Alibaba founder Jack Ma
Jack Ma, founder and executive chairman of Chinese e-commerce major Alibaba group, is likely to visit India in November at the invitation of Prime Minister Narendra Modi, it is learnt. Ma had met Modi in May and told him he was excited about Make In India, a signature campaign of the government. The two have had interactions at global meets, too, in the past few months.
The PM is keen on learning about Alipay, a payment service on the Alibaba platform, and how a similar technology could be used for India's Mudra (Micro Units Development & Refinance Agency Ltd) Bank, a new institution being set up by the government for development and refinancing activities relating to micro units.
When contacted, a spokesperson of the Alibaba group told Business Standard, "We decline to comment on Jack Ma's travel plans in November.'' A query sent to the Prime Minister's Office on the same remained unanswered.
Alipay payment service is about bringing the world's consumers and businesses together. Its most popular offering is the cross-border e-payment service, a solution that allows buyers to pay for goods sold on international partner merchant websites using the Chinese currency. Then, Alipay remits the sum in a foreign currency to the international merchant in settlement. Mudra Bank, being set up to provide funding to the non-corporate small business sector, could benefit by using the knowhow from the Alipay model, an official pointed out. It could not be ascertained whether the government was looking at a formal collaborative structure between the Alibaba group and Mudra Bank. The finance ministry is expected to introduce a bill in the coming months to give statutory status to Mudra Bank. Under the Pradhan Mantri Mudra Yojana, the bank has created its initial products and schemes for giving loans from Rs 50,000 to Rs 10 lakh to non-corporate small businesses.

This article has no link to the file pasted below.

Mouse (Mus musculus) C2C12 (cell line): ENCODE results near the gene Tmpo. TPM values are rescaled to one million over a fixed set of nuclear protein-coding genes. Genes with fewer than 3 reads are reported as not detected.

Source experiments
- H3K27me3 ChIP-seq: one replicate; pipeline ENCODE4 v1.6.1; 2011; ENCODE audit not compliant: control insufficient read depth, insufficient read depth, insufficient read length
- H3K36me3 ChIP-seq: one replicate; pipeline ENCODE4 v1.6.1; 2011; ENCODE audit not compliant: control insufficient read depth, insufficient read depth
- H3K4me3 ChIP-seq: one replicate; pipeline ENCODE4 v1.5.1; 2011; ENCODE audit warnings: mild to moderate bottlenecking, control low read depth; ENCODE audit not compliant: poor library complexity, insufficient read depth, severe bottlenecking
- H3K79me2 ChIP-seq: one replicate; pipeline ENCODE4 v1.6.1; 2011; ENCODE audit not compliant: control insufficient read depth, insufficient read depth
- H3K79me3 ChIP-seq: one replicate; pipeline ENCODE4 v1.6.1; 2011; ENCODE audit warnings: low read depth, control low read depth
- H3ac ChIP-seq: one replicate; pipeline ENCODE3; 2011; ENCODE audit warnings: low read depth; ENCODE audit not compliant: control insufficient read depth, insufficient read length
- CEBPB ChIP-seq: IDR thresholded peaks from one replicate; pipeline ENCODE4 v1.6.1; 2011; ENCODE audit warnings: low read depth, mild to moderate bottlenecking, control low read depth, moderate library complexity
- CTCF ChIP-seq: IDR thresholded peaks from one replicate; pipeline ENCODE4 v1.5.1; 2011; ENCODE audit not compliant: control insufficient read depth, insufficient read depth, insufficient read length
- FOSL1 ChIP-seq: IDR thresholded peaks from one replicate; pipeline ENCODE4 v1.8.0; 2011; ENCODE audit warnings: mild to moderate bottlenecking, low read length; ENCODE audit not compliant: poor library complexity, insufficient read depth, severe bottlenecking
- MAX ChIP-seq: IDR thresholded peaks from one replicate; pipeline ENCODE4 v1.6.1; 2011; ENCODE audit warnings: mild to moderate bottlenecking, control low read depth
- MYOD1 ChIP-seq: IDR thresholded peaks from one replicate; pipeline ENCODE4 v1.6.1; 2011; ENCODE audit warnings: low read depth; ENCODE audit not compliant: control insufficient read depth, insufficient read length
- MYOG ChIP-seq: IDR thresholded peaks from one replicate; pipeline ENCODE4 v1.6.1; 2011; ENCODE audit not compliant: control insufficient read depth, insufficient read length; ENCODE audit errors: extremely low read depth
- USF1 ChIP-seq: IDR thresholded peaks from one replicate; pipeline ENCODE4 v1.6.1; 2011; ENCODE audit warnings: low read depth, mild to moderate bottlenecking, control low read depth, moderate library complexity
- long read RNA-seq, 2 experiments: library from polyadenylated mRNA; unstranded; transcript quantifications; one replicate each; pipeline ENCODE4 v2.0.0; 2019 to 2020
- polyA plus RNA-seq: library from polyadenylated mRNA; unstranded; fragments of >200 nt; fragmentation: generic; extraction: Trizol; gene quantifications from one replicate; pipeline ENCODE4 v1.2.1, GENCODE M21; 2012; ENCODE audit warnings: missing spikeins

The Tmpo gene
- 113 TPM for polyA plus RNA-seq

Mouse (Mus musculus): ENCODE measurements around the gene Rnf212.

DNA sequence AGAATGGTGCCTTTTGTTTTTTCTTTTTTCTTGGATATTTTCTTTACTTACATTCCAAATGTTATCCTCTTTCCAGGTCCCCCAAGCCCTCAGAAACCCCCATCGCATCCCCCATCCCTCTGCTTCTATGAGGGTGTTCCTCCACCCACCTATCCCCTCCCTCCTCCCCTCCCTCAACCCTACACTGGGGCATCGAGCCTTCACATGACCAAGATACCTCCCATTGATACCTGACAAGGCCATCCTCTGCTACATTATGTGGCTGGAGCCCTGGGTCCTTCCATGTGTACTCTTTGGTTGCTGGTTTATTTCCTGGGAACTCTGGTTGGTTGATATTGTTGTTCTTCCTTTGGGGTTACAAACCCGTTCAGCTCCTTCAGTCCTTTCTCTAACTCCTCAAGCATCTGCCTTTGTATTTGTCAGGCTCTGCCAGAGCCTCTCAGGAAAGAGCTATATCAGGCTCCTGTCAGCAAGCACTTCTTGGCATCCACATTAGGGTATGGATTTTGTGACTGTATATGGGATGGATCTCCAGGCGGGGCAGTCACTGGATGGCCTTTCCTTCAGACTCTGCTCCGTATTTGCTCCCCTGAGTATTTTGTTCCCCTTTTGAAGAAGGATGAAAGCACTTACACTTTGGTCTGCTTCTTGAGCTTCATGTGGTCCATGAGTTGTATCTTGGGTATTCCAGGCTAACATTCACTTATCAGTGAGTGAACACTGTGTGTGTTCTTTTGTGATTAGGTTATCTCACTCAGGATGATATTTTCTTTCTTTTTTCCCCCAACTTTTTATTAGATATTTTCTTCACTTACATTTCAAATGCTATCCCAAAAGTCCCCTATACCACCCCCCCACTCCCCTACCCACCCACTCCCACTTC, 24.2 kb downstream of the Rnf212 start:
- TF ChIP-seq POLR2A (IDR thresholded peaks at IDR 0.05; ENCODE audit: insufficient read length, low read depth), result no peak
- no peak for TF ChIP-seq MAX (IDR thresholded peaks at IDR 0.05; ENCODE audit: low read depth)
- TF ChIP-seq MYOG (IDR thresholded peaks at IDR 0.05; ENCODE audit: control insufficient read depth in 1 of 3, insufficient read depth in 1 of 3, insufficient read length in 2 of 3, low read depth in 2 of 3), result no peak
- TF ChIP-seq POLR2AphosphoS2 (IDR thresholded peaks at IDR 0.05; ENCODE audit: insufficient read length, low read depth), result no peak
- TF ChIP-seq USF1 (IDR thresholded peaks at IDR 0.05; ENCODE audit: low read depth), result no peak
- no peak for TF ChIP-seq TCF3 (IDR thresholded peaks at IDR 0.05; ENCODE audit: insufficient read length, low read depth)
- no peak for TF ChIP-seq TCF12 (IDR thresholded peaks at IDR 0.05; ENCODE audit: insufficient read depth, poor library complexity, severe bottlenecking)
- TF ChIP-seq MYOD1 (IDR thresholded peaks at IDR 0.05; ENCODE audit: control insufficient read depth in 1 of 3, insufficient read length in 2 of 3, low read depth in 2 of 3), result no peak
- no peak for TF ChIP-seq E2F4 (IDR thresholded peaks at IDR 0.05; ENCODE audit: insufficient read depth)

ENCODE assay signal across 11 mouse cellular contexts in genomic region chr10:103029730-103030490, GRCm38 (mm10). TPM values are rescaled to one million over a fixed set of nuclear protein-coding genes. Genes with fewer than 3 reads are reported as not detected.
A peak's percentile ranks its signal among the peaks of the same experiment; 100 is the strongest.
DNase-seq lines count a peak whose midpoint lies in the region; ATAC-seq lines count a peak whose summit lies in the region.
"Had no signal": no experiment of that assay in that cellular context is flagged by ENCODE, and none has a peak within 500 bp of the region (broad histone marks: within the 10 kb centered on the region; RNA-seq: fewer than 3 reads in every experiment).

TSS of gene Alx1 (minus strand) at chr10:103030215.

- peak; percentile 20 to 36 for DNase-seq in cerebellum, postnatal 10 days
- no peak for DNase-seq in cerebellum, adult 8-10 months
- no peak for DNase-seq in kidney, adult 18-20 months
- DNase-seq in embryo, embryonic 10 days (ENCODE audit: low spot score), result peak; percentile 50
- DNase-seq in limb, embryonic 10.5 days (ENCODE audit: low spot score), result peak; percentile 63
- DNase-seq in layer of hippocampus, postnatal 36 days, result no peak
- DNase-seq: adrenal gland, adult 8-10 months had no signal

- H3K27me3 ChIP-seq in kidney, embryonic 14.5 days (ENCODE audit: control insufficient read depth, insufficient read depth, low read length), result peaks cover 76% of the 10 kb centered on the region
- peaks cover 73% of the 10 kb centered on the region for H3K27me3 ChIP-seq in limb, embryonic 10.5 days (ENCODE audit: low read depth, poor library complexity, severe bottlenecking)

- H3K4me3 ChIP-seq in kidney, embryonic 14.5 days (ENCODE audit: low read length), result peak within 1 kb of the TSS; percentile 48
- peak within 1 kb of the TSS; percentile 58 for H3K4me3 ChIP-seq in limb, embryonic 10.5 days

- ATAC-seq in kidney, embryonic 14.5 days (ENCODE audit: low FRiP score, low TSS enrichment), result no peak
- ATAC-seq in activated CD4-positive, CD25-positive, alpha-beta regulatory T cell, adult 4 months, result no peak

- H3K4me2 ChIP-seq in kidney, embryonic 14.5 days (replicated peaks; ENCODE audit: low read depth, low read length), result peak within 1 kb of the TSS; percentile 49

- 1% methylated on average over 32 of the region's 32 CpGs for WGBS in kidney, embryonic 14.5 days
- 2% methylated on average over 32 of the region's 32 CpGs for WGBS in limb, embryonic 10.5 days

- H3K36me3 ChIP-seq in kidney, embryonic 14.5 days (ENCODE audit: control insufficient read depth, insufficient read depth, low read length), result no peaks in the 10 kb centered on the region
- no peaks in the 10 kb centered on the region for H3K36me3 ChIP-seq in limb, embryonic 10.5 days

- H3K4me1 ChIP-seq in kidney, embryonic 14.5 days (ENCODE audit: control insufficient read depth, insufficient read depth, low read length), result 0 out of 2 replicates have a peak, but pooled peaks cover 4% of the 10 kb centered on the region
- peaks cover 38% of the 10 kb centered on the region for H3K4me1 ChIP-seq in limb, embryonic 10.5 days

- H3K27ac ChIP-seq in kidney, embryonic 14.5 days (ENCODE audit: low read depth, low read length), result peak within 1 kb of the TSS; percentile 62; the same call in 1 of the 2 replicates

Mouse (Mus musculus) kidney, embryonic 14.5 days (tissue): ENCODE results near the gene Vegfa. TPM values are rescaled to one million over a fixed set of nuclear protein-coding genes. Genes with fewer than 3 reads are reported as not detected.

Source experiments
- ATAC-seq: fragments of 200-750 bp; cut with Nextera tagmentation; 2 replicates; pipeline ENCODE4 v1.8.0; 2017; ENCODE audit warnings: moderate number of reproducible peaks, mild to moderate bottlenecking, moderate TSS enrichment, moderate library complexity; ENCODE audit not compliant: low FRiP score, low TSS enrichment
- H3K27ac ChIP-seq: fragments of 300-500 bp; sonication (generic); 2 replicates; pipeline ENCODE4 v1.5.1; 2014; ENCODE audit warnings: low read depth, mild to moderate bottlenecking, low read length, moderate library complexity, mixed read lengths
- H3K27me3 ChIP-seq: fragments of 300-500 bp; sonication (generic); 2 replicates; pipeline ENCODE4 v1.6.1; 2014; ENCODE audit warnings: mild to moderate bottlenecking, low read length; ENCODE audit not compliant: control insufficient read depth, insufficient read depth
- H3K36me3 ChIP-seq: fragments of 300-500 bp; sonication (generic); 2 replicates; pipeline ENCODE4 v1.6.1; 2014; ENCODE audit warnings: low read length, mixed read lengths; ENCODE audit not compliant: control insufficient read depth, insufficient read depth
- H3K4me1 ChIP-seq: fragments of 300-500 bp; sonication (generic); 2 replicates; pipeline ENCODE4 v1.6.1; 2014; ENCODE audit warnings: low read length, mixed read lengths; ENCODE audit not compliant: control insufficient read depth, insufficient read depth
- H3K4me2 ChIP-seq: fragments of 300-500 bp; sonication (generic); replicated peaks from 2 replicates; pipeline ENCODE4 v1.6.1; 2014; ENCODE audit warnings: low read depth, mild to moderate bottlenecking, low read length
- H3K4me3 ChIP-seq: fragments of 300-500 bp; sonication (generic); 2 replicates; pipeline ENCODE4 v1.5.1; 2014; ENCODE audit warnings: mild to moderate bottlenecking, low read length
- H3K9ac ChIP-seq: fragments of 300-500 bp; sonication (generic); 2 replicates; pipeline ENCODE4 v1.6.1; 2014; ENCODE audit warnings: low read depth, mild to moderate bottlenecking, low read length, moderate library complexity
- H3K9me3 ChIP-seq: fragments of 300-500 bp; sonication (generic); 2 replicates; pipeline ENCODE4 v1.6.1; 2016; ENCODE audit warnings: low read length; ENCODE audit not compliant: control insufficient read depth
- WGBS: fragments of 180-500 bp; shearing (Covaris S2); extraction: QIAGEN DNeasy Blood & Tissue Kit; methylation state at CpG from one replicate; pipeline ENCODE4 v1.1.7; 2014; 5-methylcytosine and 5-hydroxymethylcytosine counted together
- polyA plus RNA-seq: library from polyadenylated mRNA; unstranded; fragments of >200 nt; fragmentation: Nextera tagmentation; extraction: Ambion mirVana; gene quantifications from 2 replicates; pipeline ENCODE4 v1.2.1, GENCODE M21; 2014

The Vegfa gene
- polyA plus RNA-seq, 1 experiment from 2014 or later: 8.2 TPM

Alibaba group, which made news
last year through its blockbuster $25-billion initial public offering, is keenly watching the Indian e-commerce space and stepping up its act. Recently, online marketplace Snapdeal raised $500 million in a fresh round of funding from a clutch of investors led by Alibaba, Foxconn and SoftBank. While Foxconn confirmed it invested $200 million, sources indicated another $200 million came from Alibaba. The new round is estimated to have valued Snapdeal at about $5 billion.
Much before the Snapdeal fund-raising, Alibaba, through its financial arm Ant Financial, had picked up 25 per cent in One97 Communications, which owns and operates Paytm, a mobile wallet and e-commerce company. Alibaba is likely to increase the group's stake in Paytm to 40 per cent in the coming months.
In China, the Alibaba Group runs multiple companies
and affiliated entities in e-commerce and allied segments. Following disappointing earnings of the company in the last quarter, yuan devaluation and slowing domestic growth, Alibaba is looking to spread out internationally, with India being high in the pecking order.